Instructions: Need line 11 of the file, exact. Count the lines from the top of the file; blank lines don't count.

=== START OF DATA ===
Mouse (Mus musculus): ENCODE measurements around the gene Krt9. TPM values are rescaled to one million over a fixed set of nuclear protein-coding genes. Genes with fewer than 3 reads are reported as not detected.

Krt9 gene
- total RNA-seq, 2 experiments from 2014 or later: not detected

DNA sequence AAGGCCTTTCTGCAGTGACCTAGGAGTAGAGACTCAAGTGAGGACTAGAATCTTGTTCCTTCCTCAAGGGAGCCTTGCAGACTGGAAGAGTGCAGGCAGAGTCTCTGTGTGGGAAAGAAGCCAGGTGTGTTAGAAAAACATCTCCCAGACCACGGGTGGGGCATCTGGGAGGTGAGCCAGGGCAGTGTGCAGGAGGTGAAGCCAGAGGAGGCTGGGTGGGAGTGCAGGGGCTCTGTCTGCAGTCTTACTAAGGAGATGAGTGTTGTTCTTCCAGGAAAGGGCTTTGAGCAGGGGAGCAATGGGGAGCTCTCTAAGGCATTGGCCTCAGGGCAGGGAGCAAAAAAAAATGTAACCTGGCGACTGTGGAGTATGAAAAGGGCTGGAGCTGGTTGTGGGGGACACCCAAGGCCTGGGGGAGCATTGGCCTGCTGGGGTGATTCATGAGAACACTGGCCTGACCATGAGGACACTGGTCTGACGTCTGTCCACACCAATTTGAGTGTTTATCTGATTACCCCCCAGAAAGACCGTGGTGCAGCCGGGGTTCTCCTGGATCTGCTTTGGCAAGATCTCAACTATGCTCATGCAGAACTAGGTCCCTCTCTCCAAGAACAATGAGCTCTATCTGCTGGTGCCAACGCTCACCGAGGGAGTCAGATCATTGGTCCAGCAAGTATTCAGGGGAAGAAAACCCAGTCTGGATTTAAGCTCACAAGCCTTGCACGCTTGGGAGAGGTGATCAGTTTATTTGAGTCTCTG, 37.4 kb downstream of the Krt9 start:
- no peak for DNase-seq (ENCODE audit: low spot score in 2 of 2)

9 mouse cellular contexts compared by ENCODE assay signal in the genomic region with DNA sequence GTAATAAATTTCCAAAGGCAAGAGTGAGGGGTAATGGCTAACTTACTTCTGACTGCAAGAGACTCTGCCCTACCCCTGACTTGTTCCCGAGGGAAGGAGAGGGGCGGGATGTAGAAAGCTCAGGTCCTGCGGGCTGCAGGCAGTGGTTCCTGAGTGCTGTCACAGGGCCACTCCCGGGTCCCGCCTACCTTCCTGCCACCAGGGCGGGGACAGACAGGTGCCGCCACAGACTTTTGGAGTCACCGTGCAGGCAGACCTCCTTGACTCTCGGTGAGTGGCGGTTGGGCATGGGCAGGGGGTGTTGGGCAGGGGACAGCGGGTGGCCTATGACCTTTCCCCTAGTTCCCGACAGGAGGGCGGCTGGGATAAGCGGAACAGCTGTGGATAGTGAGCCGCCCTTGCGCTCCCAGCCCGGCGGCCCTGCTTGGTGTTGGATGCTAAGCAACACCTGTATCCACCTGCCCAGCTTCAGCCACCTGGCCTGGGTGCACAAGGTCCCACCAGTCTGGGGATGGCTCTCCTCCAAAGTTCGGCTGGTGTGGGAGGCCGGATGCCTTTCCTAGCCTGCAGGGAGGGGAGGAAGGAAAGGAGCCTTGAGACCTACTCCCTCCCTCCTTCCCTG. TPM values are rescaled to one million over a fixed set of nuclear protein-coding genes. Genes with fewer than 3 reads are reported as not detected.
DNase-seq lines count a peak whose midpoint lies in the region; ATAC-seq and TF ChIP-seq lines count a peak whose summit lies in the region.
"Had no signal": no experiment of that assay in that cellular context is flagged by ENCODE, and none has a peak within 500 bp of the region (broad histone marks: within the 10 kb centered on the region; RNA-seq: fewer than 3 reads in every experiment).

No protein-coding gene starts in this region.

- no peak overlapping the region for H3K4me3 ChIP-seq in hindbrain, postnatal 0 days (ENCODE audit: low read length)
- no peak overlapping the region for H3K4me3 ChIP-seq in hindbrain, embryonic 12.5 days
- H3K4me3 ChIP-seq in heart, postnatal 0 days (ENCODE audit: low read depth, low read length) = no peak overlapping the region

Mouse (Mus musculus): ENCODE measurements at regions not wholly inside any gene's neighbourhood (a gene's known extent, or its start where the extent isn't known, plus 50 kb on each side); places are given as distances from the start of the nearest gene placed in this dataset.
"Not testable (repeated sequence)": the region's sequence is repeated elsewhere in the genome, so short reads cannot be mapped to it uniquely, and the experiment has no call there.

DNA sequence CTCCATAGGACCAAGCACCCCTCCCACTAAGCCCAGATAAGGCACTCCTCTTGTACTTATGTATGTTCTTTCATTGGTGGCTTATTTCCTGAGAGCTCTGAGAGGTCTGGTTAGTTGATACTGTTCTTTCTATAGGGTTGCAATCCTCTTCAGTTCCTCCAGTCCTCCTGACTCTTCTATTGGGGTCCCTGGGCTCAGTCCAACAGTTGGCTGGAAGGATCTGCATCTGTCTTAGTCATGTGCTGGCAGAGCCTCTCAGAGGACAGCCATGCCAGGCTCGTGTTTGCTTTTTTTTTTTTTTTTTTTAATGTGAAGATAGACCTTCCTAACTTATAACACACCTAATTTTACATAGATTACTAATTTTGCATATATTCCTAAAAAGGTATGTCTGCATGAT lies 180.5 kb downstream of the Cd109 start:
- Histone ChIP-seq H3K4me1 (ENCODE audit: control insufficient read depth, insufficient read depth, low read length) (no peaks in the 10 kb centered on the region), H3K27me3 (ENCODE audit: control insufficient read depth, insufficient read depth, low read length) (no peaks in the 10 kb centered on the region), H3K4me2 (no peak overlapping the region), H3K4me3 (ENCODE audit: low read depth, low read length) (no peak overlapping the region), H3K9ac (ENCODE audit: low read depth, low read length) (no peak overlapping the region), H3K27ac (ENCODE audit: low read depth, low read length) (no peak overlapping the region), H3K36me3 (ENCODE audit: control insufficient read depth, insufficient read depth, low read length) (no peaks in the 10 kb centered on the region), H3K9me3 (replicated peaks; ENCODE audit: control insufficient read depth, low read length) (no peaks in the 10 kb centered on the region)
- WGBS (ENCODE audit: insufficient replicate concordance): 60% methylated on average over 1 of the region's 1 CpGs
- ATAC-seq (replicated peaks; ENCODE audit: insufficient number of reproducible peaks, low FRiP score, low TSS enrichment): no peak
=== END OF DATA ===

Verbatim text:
- no peak overlapping the region for H3K4me3 ChIP-seq in hindbrain, embryonic 12.5 days